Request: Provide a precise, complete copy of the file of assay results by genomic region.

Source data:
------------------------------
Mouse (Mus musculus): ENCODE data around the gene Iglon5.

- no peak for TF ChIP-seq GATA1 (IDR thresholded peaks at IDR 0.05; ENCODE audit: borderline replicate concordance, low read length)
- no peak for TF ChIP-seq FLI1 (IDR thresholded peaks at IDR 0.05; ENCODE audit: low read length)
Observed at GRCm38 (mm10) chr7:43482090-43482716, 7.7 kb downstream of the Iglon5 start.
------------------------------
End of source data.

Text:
Mouse (Mus musculus): ENCODE data around the gene Iglon5.

- no peak for TF ChIP-seq GATA1 (IDR thresholded peaks at IDR 0.05; ENCODE audit: borderline replicate concordance, low read length)
- no peak for TF ChIP-seq FLI1 (IDR thresholded peaks at IDR 0.05; ENCODE audit: low read length)
Observed at GRCm38 (mm10) chr7:43482090-43482716, 7.7 kb downstream of the Iglon5 start.